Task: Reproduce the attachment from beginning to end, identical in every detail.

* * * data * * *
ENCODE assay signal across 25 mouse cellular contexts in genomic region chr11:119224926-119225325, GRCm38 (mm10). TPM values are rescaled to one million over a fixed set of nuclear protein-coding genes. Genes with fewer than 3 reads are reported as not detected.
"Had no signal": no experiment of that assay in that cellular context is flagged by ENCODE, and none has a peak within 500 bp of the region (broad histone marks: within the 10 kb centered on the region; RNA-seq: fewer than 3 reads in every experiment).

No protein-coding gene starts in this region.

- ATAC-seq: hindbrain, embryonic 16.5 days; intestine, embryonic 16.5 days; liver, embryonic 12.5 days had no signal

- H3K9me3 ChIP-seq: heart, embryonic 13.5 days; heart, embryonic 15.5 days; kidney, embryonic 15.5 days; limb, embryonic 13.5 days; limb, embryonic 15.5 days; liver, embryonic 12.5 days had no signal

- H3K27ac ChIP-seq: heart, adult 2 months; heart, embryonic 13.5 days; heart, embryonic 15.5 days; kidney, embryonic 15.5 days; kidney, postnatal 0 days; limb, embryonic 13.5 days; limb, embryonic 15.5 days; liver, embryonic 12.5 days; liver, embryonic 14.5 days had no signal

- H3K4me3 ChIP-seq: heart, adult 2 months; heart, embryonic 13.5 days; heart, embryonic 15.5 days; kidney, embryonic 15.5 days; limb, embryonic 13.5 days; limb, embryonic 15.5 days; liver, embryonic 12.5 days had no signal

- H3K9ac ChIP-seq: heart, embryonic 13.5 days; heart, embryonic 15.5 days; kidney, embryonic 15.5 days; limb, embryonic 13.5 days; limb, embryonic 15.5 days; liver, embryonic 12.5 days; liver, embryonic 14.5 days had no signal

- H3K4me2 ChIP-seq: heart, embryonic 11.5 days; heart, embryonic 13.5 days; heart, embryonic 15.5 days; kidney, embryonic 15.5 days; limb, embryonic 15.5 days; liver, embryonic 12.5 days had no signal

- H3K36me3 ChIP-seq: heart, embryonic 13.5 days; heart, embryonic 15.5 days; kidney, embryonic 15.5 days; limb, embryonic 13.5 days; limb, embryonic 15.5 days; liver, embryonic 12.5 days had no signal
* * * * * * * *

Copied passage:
ENCODE assay signal across 25 mouse cellular contexts in genomic region chr11:119224926-119225325, GRCm38 (mm10). TPM values are rescaled to one million over a fixed set of nuclear protein-coding genes. Genes with fewer than 3 reads are reported as not detected.
"Had no signal": no experiment of that assay in that cellular context is flagged by ENCODE, and none has a peak within 500 bp of the region (broad histone marks: within the 10 kb centered on the region; RNA-seq: fewer than 3 reads in every experiment).

No protein-coding gene starts in this region.

- ATAC-seq: hindbrain, embryonic 16.5 days; intestine, embryonic 16.5 days; liver, embryonic 12.5 days had no signal

- H3K9me3 ChIP-seq: heart, embryonic 13.5 days; heart, embryonic 15.5 days; kidney, embryonic 15.5 days; limb, embryonic 13.5 days; limb, embryonic 15.5 days; liver, embryonic 12.5 days had no signal

- H3K27ac ChIP-seq: heart, adult 2 months; heart, embryonic 13.5 days; heart, embryonic 15.5 days; kidney, embryonic 15.5 days; kidney, postnatal 0 days; limb, embryonic 13.5 days; limb, embryonic 15.5 days; liver, embryonic 12.5 days; liver, embryonic 14.5 days had no signal

- H3K4me3 ChIP-seq: heart, adult 2 months; heart, embryonic 13.5 days; heart, embryonic 15.5 days; kidney, embryonic 15.5 days; limb, embryonic 13.5 days; limb, embryonic 15.5 days; liver, embryonic 12.5 days had no signal

- H3K9ac ChIP-seq: heart, embryonic 13.5 days; heart, embryonic 15.5 days; kidney, embryonic 15.5 days; limb, embryonic 13.5 days; limb, embryonic 15.5 days; liver, embryonic 12.5 days; liver, embryonic 14.5 days had no signal

- H3K4me2 ChIP-seq: heart, embryonic 11.5 days; heart, embryonic 13.5 days; heart, embryonic 15.5 days; kidney, embryonic 15.5 days; limb, embryonic 15.5 days; liver, embryonic 12.5 days had no signal

- H3K36me3 ChIP-seq: heart, embryonic 13.5 days; heart, embryonic 15.5 days; kidney, embryonic 15.5 days; limb, embryonic 13.5 days; limb, embryonic 15.5 days; liver, embryonic 12.5 days had no signal